Of Power and of Love

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In the Bible it is written, “For God hath not given us the spirit of fear, but of power, and of love, and of a sound mind.” (2Ti 1:7) While this is a text directed toward all believers for all time, in our day this truth, in my opinion, directs and encourages husbands in their proper marital role perhaps more than any other biblical text. As I write to encourage myself as a husband, and other men in their marriages, I must begin here.

I admit, it is a strange text with which to begin instructing husbands in our relationships with our wives. Surely, we are more accustomed to being instructed in the manner of a husband from such texts as: “Husbands, love your wives, even as Christ also loved the church, and gave Himself for itthat he might sanctify and cleanse it with the washing of water by the word, that He might present it to Himself a glorious church, not having spot, or wrinkle, or any such thing; but that it should be holy and without blemish. So ought men to love their wives as their own bodies. He that loveth his wife loveth himself. For no man ever yet hated his own flesh; but nourisheth and cherisheth it, even as the Lord the church: for we are members of his body, of his flesh, and of his bones. For this cause shall a man leave his father and mother, and shall be joined unto his wife, and they two shall be one flesh. This is a great mystery but I speak concerning Christ and the church. Nevertheless let every one of you in particular so love his wife even as himself.” (Ep 5:25-33a)

With a text such as this available, and many similar, why begin in Timothy with a general instruction pertaining more to the Spirit-filled walk?

The ways of God have never been common in the world. God’s plan for the family, that wives fearfully, passionately and voluntarily subject their time and energy to the will of their husbands, and that husbands love their wives in an extravagantly sacrificial manner, has seldom been fully taught at any season in history, even within the visible church.

Until quite recently, in fact, it was much more common for husbands to give themselves to the selfish exploitation of their wives (and other women) and the church was largely silent about it, emphasizing the duty of wives to submit to their husbands even amidst direct physical abuse, and at times even encouraging husbands in this abuse. (Will Durant, The Age of Faith, NY: Simon and Schuster, p. 505). In recent times however, perhaps in rebound to many centuries of neglect and abuse, the tables have turned and feminism has moved very many women to rebel against their husbands, even reasonably decent ones, and to hold them in open contempt. (The Surrendered Wife) Again, the church is loudly silent, encouraging husbands to love their wives in the midst of this, yet seldom making mention of the wives’ proper duty.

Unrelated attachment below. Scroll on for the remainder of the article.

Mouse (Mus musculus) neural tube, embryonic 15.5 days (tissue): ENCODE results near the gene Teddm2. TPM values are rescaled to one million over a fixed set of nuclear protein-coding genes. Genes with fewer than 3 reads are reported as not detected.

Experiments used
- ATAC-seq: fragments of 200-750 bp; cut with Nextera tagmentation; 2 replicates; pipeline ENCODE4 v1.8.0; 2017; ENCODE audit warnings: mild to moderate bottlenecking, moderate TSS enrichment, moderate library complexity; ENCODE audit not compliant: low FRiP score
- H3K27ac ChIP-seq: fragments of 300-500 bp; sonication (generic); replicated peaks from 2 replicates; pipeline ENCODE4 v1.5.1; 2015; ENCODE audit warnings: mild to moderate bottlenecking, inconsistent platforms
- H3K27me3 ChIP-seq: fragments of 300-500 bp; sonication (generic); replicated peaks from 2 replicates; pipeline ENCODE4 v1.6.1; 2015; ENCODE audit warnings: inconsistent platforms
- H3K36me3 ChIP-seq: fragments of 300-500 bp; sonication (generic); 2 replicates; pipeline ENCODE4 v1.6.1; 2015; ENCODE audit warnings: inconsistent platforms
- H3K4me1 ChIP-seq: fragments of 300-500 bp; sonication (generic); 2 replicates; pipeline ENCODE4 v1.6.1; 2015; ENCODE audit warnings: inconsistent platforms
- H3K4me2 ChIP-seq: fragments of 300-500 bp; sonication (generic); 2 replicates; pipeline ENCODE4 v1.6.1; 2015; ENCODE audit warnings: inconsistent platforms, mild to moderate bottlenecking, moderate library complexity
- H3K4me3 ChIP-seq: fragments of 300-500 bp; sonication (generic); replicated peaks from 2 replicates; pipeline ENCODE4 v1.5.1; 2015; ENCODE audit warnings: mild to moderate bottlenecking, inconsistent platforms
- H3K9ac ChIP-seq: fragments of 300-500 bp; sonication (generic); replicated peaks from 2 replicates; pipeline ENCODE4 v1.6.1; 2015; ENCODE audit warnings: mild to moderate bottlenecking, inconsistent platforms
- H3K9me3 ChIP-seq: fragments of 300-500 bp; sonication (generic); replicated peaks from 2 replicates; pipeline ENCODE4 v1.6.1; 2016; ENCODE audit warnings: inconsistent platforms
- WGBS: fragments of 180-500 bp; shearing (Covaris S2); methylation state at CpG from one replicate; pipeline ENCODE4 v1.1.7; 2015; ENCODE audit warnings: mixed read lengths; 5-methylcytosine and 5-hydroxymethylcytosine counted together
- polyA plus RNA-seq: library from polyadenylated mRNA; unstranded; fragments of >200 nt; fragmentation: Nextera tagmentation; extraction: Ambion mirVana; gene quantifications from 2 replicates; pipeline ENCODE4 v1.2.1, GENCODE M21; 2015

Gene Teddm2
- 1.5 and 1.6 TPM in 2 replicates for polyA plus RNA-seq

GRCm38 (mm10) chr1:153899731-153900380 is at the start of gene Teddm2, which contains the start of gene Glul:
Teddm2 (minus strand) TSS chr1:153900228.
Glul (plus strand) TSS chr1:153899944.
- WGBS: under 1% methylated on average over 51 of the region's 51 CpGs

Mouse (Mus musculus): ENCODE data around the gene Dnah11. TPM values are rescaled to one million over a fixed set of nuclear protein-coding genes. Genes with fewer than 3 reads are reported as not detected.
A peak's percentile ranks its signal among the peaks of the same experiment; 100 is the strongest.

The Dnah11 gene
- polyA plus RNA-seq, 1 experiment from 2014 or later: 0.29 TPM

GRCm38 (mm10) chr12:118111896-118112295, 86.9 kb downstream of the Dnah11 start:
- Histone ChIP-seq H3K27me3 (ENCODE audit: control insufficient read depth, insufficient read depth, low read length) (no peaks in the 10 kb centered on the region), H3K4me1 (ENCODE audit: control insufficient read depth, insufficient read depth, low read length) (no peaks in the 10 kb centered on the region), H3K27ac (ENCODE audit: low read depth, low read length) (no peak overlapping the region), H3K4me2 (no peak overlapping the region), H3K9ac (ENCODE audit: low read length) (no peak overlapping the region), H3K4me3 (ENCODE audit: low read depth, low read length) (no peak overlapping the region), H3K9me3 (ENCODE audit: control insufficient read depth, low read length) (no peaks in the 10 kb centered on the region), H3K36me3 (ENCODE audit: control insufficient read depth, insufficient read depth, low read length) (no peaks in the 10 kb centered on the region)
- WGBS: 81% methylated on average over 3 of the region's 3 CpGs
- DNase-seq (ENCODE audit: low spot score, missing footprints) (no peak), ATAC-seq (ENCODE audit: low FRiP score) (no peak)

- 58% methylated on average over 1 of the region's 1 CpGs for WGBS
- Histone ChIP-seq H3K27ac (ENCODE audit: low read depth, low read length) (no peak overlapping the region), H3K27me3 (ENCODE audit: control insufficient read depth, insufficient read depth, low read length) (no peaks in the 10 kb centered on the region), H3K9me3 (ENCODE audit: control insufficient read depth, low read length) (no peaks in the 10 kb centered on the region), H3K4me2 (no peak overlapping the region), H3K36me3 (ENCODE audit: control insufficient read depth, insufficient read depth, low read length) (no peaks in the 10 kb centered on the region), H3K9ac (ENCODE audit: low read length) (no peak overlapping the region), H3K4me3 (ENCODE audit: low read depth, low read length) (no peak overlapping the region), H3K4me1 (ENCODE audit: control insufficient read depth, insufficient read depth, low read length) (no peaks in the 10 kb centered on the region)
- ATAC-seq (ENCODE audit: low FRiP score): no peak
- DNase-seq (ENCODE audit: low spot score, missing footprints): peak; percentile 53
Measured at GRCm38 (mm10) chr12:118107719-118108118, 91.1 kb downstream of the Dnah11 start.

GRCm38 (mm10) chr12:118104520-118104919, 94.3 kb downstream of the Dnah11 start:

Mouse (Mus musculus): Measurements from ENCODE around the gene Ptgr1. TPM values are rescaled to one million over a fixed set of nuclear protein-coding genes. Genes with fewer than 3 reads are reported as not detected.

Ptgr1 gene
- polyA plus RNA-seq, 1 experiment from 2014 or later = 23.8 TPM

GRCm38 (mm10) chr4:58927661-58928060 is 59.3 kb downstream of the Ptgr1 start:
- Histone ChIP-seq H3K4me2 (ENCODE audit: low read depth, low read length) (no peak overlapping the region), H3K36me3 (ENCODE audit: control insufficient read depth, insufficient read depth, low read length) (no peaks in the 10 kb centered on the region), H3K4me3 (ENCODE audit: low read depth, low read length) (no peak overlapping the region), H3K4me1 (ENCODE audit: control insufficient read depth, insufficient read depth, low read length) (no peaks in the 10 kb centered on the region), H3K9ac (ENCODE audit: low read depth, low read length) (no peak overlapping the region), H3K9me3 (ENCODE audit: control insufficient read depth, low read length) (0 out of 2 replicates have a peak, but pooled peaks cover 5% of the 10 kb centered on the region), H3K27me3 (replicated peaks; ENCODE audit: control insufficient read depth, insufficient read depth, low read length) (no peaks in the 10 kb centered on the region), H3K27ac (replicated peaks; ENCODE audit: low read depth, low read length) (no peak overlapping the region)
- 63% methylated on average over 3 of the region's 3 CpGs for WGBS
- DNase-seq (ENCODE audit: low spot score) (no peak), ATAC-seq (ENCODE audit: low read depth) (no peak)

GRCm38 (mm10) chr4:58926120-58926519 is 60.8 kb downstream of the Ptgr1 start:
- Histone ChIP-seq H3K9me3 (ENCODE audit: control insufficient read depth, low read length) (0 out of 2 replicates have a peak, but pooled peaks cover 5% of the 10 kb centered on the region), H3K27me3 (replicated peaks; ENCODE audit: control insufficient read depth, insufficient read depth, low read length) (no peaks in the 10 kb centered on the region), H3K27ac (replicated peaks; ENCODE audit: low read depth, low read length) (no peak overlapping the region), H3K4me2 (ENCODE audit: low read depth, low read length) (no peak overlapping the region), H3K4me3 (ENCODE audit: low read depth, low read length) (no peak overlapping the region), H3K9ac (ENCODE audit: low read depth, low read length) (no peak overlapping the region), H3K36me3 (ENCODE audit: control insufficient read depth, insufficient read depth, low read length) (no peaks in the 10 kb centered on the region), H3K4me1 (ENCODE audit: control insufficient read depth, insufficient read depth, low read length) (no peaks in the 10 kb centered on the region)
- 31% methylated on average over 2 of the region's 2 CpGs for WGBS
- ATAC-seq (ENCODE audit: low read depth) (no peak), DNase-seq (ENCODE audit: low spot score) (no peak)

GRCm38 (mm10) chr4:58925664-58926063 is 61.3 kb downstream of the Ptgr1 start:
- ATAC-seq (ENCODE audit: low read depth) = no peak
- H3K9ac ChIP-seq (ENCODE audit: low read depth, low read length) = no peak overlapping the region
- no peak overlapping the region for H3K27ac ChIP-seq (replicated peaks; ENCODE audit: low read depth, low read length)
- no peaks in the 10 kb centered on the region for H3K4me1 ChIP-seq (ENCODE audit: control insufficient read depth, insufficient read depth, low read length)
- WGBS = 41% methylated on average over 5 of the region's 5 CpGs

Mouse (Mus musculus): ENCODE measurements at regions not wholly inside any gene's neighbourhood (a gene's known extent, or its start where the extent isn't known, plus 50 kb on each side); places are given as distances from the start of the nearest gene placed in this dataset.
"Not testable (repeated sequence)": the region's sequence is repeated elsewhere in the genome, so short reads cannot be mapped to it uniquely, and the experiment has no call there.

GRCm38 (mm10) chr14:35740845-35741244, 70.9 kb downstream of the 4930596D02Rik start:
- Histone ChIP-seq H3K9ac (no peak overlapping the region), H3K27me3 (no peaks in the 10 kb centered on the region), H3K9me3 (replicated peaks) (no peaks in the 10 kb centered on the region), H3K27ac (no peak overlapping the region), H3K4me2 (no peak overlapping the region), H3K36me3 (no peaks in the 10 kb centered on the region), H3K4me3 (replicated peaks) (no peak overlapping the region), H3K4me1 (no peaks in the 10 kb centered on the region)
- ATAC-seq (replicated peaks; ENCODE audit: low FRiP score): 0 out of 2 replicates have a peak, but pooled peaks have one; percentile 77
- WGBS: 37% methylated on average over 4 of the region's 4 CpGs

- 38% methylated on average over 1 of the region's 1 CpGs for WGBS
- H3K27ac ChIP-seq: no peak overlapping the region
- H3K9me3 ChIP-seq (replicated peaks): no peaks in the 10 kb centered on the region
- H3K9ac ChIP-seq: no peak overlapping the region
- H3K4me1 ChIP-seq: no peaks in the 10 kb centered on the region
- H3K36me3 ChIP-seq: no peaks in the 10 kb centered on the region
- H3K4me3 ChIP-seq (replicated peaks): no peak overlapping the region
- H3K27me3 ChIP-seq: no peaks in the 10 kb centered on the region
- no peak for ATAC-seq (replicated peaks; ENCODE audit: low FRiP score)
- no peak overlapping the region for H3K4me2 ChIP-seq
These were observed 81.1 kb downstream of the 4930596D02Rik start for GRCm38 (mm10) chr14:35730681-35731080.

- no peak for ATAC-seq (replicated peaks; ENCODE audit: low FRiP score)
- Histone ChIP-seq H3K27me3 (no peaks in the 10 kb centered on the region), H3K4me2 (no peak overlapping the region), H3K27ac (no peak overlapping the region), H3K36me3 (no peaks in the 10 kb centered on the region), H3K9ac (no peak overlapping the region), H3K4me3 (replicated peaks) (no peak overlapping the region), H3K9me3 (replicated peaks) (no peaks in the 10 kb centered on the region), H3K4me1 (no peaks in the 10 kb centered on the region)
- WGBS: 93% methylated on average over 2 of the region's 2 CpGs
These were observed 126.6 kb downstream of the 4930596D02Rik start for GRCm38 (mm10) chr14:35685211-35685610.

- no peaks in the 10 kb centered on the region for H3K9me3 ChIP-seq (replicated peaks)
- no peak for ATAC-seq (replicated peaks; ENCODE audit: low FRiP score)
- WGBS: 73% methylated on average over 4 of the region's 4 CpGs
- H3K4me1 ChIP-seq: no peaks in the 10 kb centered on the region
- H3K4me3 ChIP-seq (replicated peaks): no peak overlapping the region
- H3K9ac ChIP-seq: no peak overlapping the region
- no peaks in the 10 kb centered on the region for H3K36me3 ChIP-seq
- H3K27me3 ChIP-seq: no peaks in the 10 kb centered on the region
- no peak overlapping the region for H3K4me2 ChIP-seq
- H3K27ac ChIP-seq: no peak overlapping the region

It is within this latter context that we Christian husbands find ourselves today, sincere men seeking to follow the living God, often married to women who do not pursue submission with an earnest heart. With little encouragement from the church or the world, many of us are faced with a profound dilemma: What should we do when our wife is manipulative, disrespectful or defiant as a manner of life? Not knowing what to do, most of us either fight back until the home disintegrates, or we withdraw into passivity and internalize our anger. Both responses are unhealthy and spring from a single root: Fear.

This isn’t typically fear of being physically hurt, but aversion to the conflict, discord and disrespect that surfaces when our wives don’t accept their proper role in our home. (Es 1:18) Men who enjoy such conflict need no encouragement here, but the rest of us are often crippled and bewildered by the constant strife (Pr 30:21, 23a) – it brings out the worst in us, exposing us to shame and reproach, so we begin trying to avoid the conflict and tension (Pr 21:19), ultimately yielding control of our homes to our wives and living in fear. This is not God’s way, though it is certainly understandable.

Until our calling as husbands is rebuilt upon a solid apprehension of truth, and we find a way forward that glorifies our Lord in our homes, believing husbands in unhealthy marriages will continue relatively ineffective in leading their families, suffering in fear, bitterness and resentment.

It may come as a complete surprise to learn that there is no hint anywhere in the word of God we husbands might be living in fear of our wives. This problem is not mentioned, even in passing, anywhere in the Scriptures. It is a problem that is totally foreign to the Word of God; no contexts are formally given to strengthen men in this state; it is unheard of in the ancient texts.

But times have certainly changed and husbandly fear abounds. Wives may dismiss their husbands from their families for any reason that suits them, and force their husbands at gun point to support the family financially from a distance, turning fathers into unwelcome visitors. The culture, and even the church, is for the most part quite supportive of women when they do this, particularly when there are children involved. It is an evil day for the family indeed, and particularly for husbands. General principles in the Word which seem unrelated to marriage must therefore be used to guide and strengthen us here, like 2 Timothy 1:7 where we began.